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Take Science Home with Decomposition

Take Science Home with Decomposition Activity

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Have you ever forgotten to throw out some old fruit, only to have it go bad? This probably leaves your child wondering why food looks and smells that way when it spoils. This experiment will let your child observe as food decomposes by taking photos to keep note of what's going on. On top of that, he will be able to practice some basic scientific principles by making observations and predictions.

What You Need:

  • Two glass jars
  • Bits of old food (fruits and bread work best, but stay clear of meat and milk products)
  • Cotton balls
  • Camera
  • Markers
  • Poster board
  • Scissors
  • Glue
  • Notebook and pen

What You Do:

  1. Begin by asking your child to tell you about any time that he's seen rotten or spoiled food, and ask what he thinks happened to the food.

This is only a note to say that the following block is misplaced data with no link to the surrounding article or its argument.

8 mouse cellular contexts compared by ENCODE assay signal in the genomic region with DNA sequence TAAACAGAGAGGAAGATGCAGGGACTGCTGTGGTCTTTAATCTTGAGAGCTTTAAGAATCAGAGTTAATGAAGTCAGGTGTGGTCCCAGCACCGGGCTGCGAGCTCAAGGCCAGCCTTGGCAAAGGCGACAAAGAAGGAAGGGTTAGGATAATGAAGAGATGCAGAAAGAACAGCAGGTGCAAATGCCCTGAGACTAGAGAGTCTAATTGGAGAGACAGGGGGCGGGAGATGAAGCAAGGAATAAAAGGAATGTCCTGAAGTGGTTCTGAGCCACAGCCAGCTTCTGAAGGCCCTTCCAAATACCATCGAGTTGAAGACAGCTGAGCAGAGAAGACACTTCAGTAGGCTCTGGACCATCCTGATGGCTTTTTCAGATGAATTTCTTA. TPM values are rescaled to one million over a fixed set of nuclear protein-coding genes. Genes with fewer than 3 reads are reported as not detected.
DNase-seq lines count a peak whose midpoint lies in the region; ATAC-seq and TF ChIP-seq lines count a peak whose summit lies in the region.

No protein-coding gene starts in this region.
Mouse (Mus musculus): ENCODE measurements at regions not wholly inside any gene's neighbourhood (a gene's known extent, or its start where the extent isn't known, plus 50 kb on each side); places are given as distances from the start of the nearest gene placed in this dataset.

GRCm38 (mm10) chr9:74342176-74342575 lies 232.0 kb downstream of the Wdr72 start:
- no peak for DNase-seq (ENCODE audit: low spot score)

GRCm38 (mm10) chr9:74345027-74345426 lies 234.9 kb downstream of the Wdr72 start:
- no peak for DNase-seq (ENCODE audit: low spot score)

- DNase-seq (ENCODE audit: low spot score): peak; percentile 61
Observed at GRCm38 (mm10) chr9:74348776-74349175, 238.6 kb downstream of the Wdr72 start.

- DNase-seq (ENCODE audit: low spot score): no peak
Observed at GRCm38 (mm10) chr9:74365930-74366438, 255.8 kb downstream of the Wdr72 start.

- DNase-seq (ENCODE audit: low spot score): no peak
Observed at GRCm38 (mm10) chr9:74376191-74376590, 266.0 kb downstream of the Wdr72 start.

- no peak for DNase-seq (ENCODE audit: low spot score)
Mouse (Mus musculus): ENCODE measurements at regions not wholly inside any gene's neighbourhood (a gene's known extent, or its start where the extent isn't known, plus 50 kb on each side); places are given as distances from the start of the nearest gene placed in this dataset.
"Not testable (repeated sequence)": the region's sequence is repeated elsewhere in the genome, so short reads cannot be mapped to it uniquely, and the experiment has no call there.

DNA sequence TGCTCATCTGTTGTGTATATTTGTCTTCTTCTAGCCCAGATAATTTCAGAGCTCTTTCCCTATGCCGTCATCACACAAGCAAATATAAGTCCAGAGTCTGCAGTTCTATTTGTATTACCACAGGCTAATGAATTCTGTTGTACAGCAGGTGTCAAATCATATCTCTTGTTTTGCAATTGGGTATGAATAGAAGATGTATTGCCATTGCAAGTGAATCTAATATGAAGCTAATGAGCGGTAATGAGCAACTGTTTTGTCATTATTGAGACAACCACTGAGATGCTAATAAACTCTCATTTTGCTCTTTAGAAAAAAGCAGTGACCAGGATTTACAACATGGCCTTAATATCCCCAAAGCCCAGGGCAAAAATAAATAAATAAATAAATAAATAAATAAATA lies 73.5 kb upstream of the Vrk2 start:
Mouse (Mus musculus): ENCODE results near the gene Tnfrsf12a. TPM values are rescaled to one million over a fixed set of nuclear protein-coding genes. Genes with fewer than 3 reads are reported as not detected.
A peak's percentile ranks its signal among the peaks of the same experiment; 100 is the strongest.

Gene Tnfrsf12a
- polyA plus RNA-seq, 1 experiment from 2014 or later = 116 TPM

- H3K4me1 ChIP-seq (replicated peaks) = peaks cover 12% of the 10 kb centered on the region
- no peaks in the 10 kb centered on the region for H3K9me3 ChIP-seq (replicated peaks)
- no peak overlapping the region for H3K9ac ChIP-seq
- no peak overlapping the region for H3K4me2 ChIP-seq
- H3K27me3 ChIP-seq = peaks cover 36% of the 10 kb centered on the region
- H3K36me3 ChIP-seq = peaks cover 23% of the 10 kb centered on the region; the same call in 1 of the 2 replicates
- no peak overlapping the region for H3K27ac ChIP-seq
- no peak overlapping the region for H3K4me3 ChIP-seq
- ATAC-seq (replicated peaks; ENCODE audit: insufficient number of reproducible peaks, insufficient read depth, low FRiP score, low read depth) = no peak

2. Then ask if he knows what the word decompose means. Explain that decomposing is the natural process of food breaking down after it gets too old to eat. (Stress the idea that decomposing food is not safe to eat.)
  3. When you're finished discussing this, get your three jars and find a warm place in the house. Be sure that wherever you place the jars, they remain out of reach from babies and pets!
  4. Then, get your cotton balls and bits of food. Have your child put some cotton balls in one jar and some food bits in another. Put the jar on tightly so that the smell of the rotten food won't escape.
  5. Ask him to predict what will happen to the cotton balls and what will happen to the bits of food, and write it down in the notebook.
  6. Every other day, have your child take a picture of what's inside the jars to record the progression. Also, have him record his observations by date in a notebook.
  7. At the end of two weeks, look carefully at the food in the jar. If the food isn't too smelly (and you think you have the stomach to handle it) you can remove it and have your child look at it with a magnifying glass. Then discard the food safely, making sure that no one eats it.
  8. Then, develop the pictures or if you have a digital camera, print the pictures.
  9. Once the pictures are developed, glue them in sequence onto the poster board with the date clearly written underneath each photo.
  10. Next time you find rotten food in your fridge, talk with your child about what he learned from the decomposing experiment!
Updated on Jun 11, 2009
Printable Workbooks from Education.com
Find a printable workbook to go along with this fun activity. See Workbooks
See more activities in: Third Grade, Life Science
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